# Thread: Factoring a cubic function

1. ## Factoring a cubic function

who would you factor this?
k^3+6k^2+11k+6

2. By the rational zero theorem

4. You're not responding so I'll take that to mean that you need an extra push.

The rational zero theorem basically states that a polynomial of the form $a_nx^n+a{n-1}x^{n-1}+...+a_1x+a_0$ has rational zeros, then they must be given by the quotient of the divisors of $a_0$ divided by the divisors of $a_n$.

So, begin by listing all of the divisors of the constant term:

$\pm{1},\pm2,\pm3,\pm6$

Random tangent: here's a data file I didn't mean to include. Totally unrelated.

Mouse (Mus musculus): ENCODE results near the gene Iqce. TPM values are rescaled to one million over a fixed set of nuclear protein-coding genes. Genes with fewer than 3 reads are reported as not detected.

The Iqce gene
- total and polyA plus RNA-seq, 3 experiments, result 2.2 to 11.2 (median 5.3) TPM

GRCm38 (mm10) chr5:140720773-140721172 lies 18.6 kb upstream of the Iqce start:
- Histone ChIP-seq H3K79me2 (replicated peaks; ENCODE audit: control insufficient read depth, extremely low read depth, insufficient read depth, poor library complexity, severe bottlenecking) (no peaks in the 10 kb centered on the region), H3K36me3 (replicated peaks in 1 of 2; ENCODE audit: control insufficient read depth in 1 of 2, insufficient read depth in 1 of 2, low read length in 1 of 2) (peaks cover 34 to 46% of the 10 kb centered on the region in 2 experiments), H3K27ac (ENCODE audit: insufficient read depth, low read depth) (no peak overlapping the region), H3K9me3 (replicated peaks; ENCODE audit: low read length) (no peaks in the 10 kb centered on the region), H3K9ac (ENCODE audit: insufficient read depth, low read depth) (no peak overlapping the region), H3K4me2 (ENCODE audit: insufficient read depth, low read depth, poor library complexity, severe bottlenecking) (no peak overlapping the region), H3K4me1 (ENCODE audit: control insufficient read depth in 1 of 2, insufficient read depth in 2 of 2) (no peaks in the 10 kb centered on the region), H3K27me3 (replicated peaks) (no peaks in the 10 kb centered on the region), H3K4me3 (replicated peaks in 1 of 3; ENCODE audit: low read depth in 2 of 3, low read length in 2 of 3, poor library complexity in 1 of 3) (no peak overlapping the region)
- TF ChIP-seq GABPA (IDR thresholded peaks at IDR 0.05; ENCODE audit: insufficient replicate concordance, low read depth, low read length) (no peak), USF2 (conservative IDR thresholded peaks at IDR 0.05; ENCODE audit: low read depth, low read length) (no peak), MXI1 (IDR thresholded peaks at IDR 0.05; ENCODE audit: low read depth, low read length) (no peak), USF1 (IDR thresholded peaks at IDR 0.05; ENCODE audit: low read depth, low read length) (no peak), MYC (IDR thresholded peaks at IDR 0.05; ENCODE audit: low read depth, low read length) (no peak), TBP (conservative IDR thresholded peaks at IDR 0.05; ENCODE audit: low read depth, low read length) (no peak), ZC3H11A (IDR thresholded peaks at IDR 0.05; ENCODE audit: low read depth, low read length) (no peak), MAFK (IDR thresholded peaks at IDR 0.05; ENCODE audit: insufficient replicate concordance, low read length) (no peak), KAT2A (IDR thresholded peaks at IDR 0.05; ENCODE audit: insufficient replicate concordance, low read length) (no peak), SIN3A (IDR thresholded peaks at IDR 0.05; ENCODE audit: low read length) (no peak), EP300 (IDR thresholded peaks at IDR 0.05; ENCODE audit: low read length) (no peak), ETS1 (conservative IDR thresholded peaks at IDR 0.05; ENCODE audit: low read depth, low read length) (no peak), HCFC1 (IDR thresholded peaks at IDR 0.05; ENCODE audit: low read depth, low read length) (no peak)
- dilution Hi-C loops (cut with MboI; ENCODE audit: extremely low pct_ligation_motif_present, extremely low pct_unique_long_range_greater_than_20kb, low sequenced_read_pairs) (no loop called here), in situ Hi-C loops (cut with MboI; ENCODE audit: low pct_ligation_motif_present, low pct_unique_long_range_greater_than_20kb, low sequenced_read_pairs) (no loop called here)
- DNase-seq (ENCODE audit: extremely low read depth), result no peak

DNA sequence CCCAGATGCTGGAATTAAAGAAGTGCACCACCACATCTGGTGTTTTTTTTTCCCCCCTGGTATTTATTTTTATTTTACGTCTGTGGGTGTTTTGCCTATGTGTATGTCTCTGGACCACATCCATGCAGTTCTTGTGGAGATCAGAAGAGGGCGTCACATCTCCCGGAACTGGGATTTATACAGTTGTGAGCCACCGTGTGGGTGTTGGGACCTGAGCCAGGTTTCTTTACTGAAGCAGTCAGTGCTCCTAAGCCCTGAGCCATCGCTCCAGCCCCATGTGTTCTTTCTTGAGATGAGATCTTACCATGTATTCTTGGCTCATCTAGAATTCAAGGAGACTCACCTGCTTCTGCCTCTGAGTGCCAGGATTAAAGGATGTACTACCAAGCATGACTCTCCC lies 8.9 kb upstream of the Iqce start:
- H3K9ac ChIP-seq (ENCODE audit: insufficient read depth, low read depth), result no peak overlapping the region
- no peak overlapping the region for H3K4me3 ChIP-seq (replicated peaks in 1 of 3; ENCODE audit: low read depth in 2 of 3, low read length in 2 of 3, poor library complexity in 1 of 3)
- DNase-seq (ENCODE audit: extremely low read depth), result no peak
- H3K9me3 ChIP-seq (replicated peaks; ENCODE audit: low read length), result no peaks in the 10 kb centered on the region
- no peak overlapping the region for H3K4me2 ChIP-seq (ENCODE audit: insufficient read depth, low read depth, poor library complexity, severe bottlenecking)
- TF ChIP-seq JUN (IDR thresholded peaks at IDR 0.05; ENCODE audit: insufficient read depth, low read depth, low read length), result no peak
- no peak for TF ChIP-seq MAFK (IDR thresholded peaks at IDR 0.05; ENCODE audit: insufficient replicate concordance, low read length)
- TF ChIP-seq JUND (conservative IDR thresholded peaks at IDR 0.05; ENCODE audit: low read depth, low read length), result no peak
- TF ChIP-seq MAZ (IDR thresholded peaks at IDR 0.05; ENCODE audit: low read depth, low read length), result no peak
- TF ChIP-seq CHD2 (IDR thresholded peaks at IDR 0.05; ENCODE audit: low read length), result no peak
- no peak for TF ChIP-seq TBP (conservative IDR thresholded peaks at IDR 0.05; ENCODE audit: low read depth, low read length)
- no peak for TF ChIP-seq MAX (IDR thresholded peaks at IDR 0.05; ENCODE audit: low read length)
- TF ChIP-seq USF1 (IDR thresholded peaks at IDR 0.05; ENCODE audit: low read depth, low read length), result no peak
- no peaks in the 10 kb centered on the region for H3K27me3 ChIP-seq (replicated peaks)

Then list the divisors of the leading coefficient:

$\pm1$

So, therefore, the possible zeros of your are $\pm1,\pm2,\pm3,\pm6$.

So, now you can test these values by substition, or synthetic division. Now understand that (by the factor theorem as stroodle posted) if x=c is a zero of f(x), then $(x-c)$ is a factor of f(x).

5. Originally Posted by jordangiscool
who would you factor this?
k^3+6k^2+11k+6
Hint

$\begin{gathered}{k^3} + 6{k^2} + 11k + 6 = \hfill \\= {k^3} + 1 + 6{k^2} - 6 + 11k + 11 = \hfill \\= \underbrace {{k^3} + 1}_{{a^3} + {b^3}} + 6\underbrace {\left( {{k^2} - 1} \right)}_{{a^2} - {b^2}} + 11\left( {k + 1} \right). \hfill \\ \end{gathered}$